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May 26, 2023

Court grants Aquarion’s request for a ‘stay’ of PURA’s rate cut

Contributed A crew installs a water main for Aquarion.

A judge has ordered a stay of the Public Utilities Regulatory Authority’s (PURA) recent rate cut affecting Aquarion Water Co., an Eversource-owned utility that provides water service to 685,000 Connecticut customers in 56 towns and cities.

On Thursday, New Britain Superior Court Judge Matthew Budzik granted Aquarion’s request for a stay of PURA’s enforcement of the rate reduction, which PURA approved on March 15.

In the rate case, Bridgeport-based Aquarion requested a total annual revenue requirement of $236 million, which would have increased the average residential customer’s annual water bill by 9%, or $61 per year.

In its decision, PURA reduced the total revenue requirement to about $195.5 million, decreasing the average residential customer’s annual water bill by 11%, or about $67 per year.

Aquarion appealed the decision in Superior Court, claiming the reduction would cause irreparable harm.

PURA’s decision spooked investors and led credit-rating service Moody’s to lower the water company’s financial outlook to “negative” amid a regulatory environment it called “unpredictable.”

A spokesman for Aquarion, Peter Fazekas, said the change from a stable to negative outlook “poses significant risks for Connecticut customers as they will pay more for the necessary infrastructure for the reliable delivery of high-quality drinking water.”

The judge weighed his decision based on the “public interest in granting or denying the stay.”

“... The court concludes that the risk of a harmful rating stock to Aquarion customers would be too great if the court were to fail to grant a stay,” Budzik wrote in his decision.

According to the ruling, Aquarion must place any revenue received from ratepayers above the rates set by PURA on March 15 into an interest-bearing account with a licensed financial institution until a further order by the court.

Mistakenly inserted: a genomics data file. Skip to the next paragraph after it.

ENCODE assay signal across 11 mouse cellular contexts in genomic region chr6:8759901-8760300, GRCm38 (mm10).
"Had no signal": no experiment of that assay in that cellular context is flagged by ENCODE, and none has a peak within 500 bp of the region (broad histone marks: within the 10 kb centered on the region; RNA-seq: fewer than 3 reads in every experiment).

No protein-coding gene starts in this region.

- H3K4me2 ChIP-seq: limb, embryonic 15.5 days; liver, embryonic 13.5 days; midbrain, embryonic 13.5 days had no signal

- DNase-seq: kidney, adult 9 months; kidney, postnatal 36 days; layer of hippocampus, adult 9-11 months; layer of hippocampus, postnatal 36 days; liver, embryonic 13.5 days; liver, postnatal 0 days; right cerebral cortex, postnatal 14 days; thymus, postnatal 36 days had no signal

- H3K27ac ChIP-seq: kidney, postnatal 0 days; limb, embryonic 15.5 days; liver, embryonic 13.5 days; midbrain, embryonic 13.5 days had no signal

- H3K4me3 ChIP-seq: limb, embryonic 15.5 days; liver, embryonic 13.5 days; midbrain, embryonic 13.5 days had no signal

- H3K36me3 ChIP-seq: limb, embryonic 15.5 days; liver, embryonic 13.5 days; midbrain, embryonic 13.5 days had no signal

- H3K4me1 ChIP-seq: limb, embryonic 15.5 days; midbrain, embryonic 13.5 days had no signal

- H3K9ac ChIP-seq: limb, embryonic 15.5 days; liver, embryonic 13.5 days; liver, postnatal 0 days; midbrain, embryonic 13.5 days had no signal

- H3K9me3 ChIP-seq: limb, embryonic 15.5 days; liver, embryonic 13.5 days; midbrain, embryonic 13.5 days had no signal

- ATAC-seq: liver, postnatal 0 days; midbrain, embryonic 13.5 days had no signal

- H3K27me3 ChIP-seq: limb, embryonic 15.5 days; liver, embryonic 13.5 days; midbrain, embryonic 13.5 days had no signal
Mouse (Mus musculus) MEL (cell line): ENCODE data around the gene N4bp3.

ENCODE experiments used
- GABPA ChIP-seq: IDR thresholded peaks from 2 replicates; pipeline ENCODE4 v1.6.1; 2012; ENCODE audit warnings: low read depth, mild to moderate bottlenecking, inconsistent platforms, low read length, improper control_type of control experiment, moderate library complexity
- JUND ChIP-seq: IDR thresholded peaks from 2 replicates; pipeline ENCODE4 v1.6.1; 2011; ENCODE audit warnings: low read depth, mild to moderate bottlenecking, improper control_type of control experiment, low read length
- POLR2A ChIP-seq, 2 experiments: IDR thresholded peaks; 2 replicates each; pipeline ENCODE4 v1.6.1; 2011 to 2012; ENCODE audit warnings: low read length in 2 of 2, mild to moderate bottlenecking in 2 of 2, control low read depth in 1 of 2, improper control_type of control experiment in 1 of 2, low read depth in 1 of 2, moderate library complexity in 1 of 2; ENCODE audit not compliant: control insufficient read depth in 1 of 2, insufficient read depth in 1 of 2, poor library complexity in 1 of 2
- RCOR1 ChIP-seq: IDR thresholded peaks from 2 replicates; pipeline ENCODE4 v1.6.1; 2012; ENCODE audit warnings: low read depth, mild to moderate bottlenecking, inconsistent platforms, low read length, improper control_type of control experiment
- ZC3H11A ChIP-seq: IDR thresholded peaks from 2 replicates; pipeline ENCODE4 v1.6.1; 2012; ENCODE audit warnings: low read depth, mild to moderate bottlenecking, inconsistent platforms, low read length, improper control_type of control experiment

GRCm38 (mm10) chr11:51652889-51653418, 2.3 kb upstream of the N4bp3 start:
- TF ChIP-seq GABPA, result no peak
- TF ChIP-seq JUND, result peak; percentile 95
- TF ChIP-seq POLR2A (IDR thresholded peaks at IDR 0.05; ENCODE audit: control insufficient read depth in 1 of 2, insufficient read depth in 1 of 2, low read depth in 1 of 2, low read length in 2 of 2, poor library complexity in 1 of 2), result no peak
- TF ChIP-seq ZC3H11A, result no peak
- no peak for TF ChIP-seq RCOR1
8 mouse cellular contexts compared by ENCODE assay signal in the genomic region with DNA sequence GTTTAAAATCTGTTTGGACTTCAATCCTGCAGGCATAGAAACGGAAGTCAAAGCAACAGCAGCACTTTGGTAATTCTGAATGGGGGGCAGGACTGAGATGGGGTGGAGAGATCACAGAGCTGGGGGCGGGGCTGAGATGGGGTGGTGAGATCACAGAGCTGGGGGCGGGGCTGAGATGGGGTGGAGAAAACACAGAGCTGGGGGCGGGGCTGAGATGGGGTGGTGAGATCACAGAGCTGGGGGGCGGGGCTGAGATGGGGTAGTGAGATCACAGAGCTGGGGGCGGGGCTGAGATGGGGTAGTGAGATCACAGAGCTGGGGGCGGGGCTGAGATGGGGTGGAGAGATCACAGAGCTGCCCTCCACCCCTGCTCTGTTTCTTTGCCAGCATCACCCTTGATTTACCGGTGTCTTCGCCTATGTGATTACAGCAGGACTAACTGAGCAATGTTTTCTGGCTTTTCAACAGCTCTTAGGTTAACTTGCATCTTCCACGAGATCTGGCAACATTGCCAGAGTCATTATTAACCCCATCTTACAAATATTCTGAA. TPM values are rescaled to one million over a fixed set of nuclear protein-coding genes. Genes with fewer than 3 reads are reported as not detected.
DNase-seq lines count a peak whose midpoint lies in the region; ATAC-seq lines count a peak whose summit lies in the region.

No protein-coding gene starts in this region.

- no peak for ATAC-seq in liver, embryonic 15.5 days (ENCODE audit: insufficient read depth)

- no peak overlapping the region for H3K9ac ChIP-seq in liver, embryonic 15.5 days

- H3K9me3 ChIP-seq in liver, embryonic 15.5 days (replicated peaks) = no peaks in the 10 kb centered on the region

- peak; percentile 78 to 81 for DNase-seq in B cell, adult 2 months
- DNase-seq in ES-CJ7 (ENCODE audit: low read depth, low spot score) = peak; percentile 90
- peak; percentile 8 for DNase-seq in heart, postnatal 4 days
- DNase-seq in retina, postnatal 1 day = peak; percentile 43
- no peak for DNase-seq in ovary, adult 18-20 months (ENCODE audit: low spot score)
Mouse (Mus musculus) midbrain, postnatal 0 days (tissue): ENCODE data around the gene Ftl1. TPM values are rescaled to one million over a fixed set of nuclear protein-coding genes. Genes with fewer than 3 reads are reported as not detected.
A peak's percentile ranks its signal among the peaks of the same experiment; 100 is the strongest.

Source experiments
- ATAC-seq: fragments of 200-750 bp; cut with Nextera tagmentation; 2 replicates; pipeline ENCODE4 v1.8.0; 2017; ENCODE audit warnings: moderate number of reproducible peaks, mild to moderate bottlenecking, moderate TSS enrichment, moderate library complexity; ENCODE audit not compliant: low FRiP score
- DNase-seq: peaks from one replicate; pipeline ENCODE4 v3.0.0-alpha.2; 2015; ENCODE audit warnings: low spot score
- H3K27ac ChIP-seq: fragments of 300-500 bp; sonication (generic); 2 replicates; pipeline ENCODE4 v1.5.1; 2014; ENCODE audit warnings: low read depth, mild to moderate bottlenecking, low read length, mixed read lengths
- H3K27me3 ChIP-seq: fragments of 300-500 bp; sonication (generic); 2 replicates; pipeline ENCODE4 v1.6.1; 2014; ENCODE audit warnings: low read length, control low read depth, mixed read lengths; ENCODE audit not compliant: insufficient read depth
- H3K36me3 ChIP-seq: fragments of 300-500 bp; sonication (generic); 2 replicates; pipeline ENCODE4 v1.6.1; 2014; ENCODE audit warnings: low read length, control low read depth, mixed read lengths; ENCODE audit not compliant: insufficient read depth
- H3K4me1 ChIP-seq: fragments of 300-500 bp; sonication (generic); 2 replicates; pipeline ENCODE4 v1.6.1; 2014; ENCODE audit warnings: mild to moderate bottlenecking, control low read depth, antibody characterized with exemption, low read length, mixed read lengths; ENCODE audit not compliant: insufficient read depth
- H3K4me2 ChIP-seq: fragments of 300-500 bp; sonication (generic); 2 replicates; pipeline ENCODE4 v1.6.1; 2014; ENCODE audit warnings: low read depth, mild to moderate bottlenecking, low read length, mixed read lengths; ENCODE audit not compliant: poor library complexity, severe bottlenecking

Budzik emphasized that granting the stay “expresses no view on the eventual outcome of this appeal,” which is still in its early stages.

During a hearing on May 15, Aquarion argued that the stay was necessary in light of a legal precedent that prohibits PURA from imposing retroactive rate increases. That would mean even if Aquarion won the appeal, the rule against retroactive ratemaking would prevent the company from being able to recoup lost revenue retroactively.

PURA argued that Aquarion could not demonstrate irreparable harm because the rule against retroactive ratemaking does not bar the court from ordering surcharges or increasing rates, even if PURA lost the appeal. Also, state law allows PURA to order refunds, rate increase deferrals and surcharges under specific circumstances.

Budzik declined to take a position on the parties’ arguments regarding retroactive ratemaking, saying “it is unnecessary to do so, at least at this stage of the case.”

A status conference is set for June 13.

Aquarion on Friday issued a statement applauding the court’s decision.

“We are extremely heartened that the legal process has validated the important customer interests at stake in this case, and the detrimental impact of the decision on our ability to invest in our water systems so that Connecticut customers have clean, reliable water service,” said Don Morrissey, president and CEO of Aquarion. “This is a critical outcome for customers as it provides predictability and stability in their rates, while maintaining our financial integrity so that we remain well-positioned to address emerging issues on water quality. We look forward to the next steps in the process.”

PURA issued the following statement in response to the court’s order:

“The Court’s ruling to stay three of the 42 orders in the decision will have only a nominal impact.  Specifically, instead of decreasing rates by approximately $2M annually, Aquarion will be required to place this amount into escrow during the pendency of the proceeding. Although ratepayers will not see (while the appeal proceeds) the reduction in rates ordered by PURA, ratepayers will also not see the substantial increase sought by Aquarion. Importantly, the $35M increase in rates requested by Aquarion will not go into effect nor will Aquarion be able to increase rates during the stay. 

Further, Aquarion appealed only about 1/3 of the approximately $37 million of disallowed revenues in the decision – in effect, conceding that the majority of the decision is reasonable. The judge, in issuing the stay, made clear that the court was not expressing any view on the eventual outcome of the appeal, which are “extremely complex and technical regulatory” matters.  Order, p. 3. The Authority remains confident that the court, upon reviewing the record, will sustain the Authority’s determinations.”

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